Pope Francis has apologised for behaviour towards Christians from non-Roman Catholic churches that “has not reflected Gospel values.” The Pope made his comments during a Vespers service in the Basilica of St Paul Outside the Walls in Rome last night attended by the Archbishop of Canterbury’s Representative to the Holy See, Archbishop Sir David Moxon.
The service was held to mark the end of the Week of Prayer for Christian Unity and was also attended by Metropolitan Gennadios of Sassima from the Ecumenical Patriarchate of Constantinople. At the end of the service the Pope invited Metropolitan Gennadios and Archbishop David to join him in blessing the congregation.
On its Facebook page, the Anglican Centre in Rome described the homily and the joint blessing as “very powerful words and a very powerful gesture.”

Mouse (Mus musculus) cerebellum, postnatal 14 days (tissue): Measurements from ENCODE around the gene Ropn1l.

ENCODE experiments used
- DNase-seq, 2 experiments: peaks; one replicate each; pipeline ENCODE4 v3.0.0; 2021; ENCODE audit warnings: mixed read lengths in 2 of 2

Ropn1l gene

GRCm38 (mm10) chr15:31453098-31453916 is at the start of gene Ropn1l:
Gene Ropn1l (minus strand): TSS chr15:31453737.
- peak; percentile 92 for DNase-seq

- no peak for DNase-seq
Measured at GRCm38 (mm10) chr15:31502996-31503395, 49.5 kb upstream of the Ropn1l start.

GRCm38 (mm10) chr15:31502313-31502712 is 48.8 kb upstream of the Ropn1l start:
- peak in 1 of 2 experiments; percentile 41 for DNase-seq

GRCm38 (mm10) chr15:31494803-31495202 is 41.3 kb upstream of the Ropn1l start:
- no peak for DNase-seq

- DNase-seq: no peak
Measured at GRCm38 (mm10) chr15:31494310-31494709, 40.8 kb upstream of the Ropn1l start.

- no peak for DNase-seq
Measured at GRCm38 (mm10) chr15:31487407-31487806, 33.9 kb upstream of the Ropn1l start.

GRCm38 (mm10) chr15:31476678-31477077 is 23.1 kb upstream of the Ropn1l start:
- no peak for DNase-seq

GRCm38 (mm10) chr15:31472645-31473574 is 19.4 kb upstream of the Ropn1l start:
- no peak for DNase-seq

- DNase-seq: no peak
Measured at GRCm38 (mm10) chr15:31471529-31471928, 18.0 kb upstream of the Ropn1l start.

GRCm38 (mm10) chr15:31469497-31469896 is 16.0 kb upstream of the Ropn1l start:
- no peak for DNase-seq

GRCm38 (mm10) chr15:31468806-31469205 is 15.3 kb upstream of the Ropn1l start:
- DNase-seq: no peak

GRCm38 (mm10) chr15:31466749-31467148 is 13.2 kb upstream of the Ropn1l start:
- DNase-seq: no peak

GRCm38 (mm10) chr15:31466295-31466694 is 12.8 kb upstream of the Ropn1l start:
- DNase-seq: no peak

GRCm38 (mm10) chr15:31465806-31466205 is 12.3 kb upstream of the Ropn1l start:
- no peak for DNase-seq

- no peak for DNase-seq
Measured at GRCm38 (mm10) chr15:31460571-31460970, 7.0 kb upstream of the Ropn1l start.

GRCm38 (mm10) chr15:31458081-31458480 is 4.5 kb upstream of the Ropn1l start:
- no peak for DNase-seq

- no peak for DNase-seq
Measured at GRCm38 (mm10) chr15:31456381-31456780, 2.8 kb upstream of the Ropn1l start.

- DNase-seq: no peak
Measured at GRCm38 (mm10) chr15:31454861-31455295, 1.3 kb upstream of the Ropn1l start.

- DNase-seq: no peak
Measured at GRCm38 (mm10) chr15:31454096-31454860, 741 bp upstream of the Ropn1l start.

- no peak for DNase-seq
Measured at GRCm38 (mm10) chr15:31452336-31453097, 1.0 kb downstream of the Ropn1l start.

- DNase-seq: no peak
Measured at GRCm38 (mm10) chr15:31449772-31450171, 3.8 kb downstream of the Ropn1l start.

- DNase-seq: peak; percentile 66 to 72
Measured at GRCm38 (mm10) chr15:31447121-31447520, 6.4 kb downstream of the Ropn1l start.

“In this Extraordinary Jubilee Year of Mercy, we must always keep in mind that there cannot be an authentic search for Christian unity without trusting fully in the Father’s mercy,” Pope Francis said. “We ask first of all for forgiveness for the sins of our divisions, which are an open wound in the Body of Christ.
“As Bishop of Rome and pastor of the Catholic Church, I want to ask for mercy and forgiveness for the behaviour of Catholics towards Christians of other Churches which has not reflected Gospel values.
“At the same time, I invite all Catholic brothers and sisters to forgive if they, today or in the past, have been offended by other Christians. We cannot cancel out what has happened, but we do not want to let the weight of past faults continue to contaminate our relationships. God’s mercy will renew our relationships.”
• Full story at the Anglican Communion News Service.